Is it just me or does Stan Ridgway sound like he's Willie Nelson's son? Sometimes writes a bit like Willie, too. You may recall Stan from the old Wall of Voodoo group until he opted out and Andie Prieboy shuffled in. Since then, he's released a number of solo albums on a variety of labels, and this is the latest in that line.
Wall of Voodoo was an odd group, that's why we liked 'em in that recent-ish Age Of Oddness along with Devo, Tin Huey, Japan, Pere Ubu, and etc., but, as with many, he's since migrated closer to home bases previously eschewn, incorporating the quirkiness and askew visions formerly marking such characters as cats to pay attention to. Thus, in Desert Dream, you get a calypso beat with lounge jazz and uptempo folk rock, a tale of all the urban and suburban inanities we call 'normalcy'. Ridgway's an Angeleno and thus his scribing will tickle those living here in the SouthWest. I'm quite sure, even though he doesn't know 'em, he's portraying a whole buncha people I'm acquainted with here in Yuphattan Beach, a tony suburb of L.A., but those residing elsewhere will delight in the humorous poignancy of a culture so well entablatured, finding in it riffs on themes in their own environs.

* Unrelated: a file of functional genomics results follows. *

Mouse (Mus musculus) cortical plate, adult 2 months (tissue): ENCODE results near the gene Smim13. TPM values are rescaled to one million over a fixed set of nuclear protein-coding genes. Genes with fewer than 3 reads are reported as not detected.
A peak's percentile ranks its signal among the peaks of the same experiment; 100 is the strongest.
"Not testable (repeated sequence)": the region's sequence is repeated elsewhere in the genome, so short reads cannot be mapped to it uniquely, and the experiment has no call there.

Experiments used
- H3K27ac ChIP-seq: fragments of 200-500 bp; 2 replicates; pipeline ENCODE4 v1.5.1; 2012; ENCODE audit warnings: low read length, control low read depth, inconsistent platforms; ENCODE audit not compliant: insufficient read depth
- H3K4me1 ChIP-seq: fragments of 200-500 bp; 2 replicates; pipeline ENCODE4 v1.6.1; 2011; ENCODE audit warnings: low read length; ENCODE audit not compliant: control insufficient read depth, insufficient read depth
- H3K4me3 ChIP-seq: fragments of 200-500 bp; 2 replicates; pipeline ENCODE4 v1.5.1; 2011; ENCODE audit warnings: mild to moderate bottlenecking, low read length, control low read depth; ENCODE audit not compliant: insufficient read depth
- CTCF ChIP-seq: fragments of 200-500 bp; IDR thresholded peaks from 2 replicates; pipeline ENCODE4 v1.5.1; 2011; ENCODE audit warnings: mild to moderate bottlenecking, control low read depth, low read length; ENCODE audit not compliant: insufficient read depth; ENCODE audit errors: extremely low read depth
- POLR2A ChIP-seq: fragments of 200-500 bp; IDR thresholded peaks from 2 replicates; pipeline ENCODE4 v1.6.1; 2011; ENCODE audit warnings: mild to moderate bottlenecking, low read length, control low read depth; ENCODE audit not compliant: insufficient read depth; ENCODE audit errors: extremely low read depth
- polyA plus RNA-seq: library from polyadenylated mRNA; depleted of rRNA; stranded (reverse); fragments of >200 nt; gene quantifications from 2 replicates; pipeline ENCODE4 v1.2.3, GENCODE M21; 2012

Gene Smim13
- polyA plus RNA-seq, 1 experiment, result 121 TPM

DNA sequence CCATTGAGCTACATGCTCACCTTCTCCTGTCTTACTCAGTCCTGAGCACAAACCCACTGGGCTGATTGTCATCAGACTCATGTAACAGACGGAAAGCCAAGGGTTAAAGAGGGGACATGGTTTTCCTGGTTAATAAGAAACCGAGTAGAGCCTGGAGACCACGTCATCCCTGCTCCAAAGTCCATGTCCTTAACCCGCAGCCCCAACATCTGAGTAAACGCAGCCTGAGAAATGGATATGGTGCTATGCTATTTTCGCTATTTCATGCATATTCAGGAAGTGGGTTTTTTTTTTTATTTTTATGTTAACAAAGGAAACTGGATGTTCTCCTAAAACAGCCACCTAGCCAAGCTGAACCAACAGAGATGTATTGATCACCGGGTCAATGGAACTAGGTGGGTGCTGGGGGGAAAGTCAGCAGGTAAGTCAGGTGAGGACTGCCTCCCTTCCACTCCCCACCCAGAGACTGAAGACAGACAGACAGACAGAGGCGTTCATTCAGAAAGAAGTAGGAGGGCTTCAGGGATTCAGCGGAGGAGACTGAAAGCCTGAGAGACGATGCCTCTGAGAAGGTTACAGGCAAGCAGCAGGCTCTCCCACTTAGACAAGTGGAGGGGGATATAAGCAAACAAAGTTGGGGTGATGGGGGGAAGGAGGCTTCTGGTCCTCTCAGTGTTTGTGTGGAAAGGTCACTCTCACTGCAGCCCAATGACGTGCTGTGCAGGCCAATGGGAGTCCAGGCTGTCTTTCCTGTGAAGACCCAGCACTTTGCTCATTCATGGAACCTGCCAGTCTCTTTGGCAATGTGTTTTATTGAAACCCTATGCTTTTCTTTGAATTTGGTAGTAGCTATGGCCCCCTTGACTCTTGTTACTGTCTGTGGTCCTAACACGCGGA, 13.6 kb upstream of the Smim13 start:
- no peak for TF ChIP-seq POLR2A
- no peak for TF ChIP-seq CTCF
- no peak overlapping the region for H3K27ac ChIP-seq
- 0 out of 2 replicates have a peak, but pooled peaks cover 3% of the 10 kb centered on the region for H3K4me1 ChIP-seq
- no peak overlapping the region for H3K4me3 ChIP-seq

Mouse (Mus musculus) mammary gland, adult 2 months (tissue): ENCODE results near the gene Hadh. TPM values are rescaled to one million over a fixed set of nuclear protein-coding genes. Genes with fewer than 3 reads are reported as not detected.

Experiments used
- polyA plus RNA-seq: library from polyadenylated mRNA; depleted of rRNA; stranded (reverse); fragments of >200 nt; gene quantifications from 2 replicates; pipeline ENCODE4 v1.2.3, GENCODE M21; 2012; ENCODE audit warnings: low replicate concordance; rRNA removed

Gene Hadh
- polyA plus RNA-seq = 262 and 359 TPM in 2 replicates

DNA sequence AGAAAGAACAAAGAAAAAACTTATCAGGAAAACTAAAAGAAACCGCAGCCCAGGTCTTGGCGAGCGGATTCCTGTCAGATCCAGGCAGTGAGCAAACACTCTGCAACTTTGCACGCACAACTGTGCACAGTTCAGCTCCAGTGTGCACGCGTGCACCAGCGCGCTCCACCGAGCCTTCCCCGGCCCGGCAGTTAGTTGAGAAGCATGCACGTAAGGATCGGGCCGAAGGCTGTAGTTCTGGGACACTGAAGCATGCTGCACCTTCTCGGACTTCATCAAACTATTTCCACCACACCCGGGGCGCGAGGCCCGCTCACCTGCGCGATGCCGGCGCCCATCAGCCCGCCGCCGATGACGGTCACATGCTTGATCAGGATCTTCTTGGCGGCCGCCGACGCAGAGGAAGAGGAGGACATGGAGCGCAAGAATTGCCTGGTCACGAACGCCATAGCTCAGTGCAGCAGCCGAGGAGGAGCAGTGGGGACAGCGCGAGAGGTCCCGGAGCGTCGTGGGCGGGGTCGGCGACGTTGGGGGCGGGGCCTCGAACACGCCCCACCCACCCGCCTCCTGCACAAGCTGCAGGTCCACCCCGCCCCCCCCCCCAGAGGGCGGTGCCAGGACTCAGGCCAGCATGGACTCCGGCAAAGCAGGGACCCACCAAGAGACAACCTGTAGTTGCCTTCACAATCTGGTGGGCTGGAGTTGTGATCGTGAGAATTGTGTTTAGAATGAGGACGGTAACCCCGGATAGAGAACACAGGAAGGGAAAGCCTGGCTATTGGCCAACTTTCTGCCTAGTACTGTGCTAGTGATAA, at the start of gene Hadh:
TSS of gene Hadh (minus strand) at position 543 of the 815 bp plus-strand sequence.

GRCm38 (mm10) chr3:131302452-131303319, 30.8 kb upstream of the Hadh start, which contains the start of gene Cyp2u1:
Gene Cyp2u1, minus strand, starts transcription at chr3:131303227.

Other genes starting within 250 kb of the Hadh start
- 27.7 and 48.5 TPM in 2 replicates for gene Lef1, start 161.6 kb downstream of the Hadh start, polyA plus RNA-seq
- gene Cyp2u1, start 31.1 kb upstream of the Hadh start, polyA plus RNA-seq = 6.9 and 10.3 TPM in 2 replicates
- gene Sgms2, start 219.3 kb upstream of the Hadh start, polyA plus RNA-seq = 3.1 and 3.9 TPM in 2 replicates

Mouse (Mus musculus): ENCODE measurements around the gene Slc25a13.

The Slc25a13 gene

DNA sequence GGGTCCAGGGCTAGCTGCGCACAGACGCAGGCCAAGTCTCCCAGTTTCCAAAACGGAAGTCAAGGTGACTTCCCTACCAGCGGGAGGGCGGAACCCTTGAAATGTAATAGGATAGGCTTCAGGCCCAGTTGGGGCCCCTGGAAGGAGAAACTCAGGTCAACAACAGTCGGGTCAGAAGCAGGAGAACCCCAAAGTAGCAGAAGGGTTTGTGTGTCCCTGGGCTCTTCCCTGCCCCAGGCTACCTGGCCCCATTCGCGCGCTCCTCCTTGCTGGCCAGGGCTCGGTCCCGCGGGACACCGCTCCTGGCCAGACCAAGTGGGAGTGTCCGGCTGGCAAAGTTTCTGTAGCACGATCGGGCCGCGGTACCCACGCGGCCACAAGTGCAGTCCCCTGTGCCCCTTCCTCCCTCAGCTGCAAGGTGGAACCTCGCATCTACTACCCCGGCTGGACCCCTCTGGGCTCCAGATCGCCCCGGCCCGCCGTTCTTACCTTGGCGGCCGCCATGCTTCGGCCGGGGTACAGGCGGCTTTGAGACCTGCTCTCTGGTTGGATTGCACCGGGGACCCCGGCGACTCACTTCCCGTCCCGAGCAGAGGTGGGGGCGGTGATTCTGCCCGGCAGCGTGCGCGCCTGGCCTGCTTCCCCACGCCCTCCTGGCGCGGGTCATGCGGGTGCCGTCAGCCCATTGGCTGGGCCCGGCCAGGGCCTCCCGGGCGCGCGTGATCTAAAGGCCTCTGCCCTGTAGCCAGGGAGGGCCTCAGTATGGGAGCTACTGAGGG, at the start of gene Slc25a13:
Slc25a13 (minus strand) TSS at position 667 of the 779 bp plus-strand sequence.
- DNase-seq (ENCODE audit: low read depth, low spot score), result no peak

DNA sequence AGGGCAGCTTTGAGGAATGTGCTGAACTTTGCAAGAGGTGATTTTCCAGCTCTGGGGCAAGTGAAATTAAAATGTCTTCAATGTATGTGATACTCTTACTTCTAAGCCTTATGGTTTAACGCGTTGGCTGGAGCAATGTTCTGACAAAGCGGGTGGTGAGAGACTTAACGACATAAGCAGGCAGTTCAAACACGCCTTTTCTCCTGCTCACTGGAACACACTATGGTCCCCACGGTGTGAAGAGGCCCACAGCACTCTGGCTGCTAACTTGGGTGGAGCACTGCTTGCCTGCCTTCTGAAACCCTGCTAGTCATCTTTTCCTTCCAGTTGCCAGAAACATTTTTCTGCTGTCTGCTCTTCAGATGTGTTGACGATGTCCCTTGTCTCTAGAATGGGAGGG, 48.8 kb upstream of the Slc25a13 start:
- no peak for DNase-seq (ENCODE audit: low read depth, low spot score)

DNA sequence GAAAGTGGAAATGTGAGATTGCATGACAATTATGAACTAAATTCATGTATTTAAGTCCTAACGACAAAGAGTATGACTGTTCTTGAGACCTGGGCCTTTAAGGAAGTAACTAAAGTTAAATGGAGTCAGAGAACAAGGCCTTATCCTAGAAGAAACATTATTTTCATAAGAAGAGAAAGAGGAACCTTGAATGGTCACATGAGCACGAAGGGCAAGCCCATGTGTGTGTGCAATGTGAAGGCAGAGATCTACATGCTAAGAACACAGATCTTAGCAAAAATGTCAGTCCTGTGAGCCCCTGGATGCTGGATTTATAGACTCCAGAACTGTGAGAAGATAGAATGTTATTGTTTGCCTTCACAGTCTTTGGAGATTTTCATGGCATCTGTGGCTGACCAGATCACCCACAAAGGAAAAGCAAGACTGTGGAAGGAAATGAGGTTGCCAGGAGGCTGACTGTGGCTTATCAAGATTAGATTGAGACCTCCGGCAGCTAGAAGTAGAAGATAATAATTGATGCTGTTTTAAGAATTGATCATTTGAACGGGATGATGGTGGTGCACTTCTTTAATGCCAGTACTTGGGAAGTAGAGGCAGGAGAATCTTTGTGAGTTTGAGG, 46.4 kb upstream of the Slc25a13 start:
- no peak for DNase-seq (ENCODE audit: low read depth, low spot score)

Ah, but then there's his take on Dylan's tribute to Lenny Bruce. Truth be told, this wasn't Bobby's best set of lyrics, but the tormented god of comedians, Bruce, most definitely should be re-lionized every so many years, and Ridgway's undertaken to do just that. There's a good measure of darkness in all Stan's tongue-in-cheekery and otherwise smiling cynicism, though, and his crack backing band manages to sublimate that extremely well (including Dave Alvin on one cut), as there's a bite beneath the breeziness of so many of the smoothly rolling cuts. In point of fact, it's entirely possible that if Nick Cave had a much broader sense of humor and listened to Dan Hicks, he'd be Stan Ridgway—not a matter of 6 degrees but of the Nth degree in how closely intelligences tend to cluster.
You're going to find yourself unconsciously beginning to seat dance a few songs in because this guy's beats are that infectious, though the real surprise will come in understanding that he's codifying a gently progressive meld of various genres into the forward edge of an extremely attractive SouthWestern bouillabaisse that probably started with the Eagles and is here nearly finalized in a way no one quite expected.
Edited by: David N. Pyles
Copyright 2010, Peterborough Folk Music Society.
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